Matthew Matagrano, 28, of Jackson Heights was arrested May 5, the day after he allegedly entered the Renaissance Charter School at 35-59 81st St. and PS 212 at 34-25 82nd St.
In both cases Matagrano wore a Department of Education ID badge around his neck and told officials he was an inspector for quality assurance, the DA said. The ID card was issued by the Department of Education but was fraudulently obtained, according to sources familiar with the investigation.
Matagrano was arraigned Friday on charges of burglary, forgery, attempted burglary and criminal impersonation in connection with the school incidents.
At the arraignment, Queens County Criminal Court Justice Robert Raciti ordered Matagrano held without bail and set a return date of May 20, a spokesman for the DA said.
If convicted, Matagrano faces up to seven years in jail, the DA said.
At the Renaissance School, Matagrano reviewed 11 students' confidential records after spending about three hours at the school, Brown said.
Principal Monte Joffee said Matagrano allegedly spent most of his time on computers used by students and only shifted his attention to the confidential records during the final minutes of his three-hour visit to the school.
"He briefly glanced through the files," Joffee said of Matagrano, adding that "he definitely didn't copy anything."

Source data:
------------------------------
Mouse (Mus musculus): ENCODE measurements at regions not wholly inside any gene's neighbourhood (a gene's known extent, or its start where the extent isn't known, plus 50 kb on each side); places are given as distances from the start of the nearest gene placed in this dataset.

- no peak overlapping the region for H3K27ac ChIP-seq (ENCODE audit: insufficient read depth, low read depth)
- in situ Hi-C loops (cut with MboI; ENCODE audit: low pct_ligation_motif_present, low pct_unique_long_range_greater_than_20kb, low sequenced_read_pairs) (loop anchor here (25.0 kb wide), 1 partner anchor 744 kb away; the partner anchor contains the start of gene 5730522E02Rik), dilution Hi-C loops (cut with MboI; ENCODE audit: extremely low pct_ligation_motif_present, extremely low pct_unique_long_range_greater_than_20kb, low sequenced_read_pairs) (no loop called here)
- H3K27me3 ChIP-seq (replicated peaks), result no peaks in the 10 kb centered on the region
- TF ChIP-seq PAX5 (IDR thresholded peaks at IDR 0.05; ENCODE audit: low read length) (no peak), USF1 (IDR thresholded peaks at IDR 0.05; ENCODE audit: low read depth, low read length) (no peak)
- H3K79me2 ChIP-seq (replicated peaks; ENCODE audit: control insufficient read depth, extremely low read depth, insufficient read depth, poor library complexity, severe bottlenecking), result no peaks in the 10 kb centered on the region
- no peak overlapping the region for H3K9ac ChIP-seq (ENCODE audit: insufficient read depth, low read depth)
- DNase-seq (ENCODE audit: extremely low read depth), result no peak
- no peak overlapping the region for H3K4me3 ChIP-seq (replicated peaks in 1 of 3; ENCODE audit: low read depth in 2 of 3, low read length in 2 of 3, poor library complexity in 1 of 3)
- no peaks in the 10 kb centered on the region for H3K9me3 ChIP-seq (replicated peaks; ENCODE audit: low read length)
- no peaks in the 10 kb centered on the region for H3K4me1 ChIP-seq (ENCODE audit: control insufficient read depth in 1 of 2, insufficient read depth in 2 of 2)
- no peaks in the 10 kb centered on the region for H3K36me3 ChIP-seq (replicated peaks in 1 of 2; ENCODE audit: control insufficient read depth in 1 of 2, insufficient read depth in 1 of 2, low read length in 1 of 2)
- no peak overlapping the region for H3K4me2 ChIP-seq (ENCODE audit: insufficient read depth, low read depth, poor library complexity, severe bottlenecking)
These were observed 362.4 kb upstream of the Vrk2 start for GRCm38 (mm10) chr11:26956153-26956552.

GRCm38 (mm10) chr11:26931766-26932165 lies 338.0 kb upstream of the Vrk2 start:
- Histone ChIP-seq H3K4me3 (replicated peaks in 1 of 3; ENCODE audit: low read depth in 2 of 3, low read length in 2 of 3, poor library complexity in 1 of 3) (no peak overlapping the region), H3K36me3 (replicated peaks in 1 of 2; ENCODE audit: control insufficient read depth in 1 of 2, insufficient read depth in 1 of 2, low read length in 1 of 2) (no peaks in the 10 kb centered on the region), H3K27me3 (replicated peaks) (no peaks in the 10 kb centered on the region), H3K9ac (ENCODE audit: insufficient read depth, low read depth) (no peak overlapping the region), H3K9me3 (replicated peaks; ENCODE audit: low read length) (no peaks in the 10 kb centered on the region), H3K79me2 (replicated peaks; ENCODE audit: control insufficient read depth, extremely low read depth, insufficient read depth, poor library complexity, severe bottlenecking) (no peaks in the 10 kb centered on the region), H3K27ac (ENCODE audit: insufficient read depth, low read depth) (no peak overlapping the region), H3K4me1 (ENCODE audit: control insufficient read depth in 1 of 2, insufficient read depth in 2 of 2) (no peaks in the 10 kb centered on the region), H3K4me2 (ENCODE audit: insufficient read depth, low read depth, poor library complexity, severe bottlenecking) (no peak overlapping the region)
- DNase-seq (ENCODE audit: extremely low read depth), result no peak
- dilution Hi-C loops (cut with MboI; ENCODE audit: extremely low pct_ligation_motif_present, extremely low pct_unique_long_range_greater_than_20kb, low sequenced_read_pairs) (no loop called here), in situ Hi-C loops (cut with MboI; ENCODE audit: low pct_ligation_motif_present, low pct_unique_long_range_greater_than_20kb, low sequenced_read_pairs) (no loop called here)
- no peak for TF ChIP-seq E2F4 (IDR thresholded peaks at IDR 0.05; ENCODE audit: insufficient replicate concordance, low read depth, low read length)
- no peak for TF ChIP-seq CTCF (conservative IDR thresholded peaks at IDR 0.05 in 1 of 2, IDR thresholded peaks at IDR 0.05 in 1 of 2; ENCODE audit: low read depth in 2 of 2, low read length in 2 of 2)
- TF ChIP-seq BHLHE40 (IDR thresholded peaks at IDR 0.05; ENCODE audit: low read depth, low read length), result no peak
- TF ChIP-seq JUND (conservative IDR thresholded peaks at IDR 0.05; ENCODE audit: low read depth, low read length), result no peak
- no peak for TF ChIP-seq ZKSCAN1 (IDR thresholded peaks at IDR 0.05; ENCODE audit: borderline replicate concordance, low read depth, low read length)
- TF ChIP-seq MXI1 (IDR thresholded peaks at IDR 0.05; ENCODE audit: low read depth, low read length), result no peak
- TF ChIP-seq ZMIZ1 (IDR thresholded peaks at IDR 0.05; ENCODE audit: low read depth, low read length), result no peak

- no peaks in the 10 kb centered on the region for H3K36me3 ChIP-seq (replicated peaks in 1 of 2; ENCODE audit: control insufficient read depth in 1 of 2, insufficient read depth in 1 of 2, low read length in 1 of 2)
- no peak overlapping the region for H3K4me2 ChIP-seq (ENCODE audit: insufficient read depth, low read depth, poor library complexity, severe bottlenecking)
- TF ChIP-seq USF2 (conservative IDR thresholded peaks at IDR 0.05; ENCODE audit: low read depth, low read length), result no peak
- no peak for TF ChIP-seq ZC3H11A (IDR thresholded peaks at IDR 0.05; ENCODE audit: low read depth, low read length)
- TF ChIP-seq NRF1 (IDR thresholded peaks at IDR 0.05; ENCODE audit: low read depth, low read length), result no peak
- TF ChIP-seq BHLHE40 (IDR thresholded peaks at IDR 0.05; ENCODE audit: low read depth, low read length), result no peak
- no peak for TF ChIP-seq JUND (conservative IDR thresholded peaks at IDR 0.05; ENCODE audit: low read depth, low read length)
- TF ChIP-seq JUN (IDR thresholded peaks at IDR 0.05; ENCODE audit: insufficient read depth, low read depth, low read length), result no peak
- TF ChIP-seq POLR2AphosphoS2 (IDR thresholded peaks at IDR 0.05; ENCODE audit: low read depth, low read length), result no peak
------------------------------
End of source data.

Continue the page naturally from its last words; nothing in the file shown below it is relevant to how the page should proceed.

Joffee said the school notified the parents of the school's 485 students by phone immediately after it was discovered that Matagrano was not an employee of the Department of Education. He said he understood that parents were concerned, but thhe principal stressed that the school took quick action that led to Matagrano's arrest.
"Our school is the one that stopped him," Joffee said.
When Matagrano allegedly began reviewing student health records, a staff member noticed that he was unfamiliar with the school-mandated immunization requirements for the students, Joffee said. The school called the Education Department and then the police, he said.
At PS 212, Matagrano was reportedly turned away by the principal after he said he was from the Education Department's quality assurance division and needed to check on the school's stores of student record supplies and computer software, the DA said.
"The charges are serious and reflect a threat to the privacy and safety of children," Brown said.
In 1995, Matagrano, then 19, pleaded guilty to charges of sexually molesting a disabled 15-year-old Manhattan boy, according to law enforcement sources.
Matagrano was sentenced to 1 1/2 to three years in prison on charges of first-degree sexual abuse and sodomy, according to state Corrections Department records. Matagrano was paroled in November 1997, the records showed.
Matagrano also did a stint in state prison from April 1998 to May 2001 on charges of grand larceny, state records indicate.
Brown said Matagrano was classified by the New York City Police Department Sex Offender Monitoring Unit as a Level III sex offender at the time of the school break-in.
The Level III classification is reserved for abusers who are most likely to repeat their crimes. Level III sex offenders have the highest rates of recidivism.
Reach reporter James DeWeese by e-mail at news@times
©2004 Community News Group
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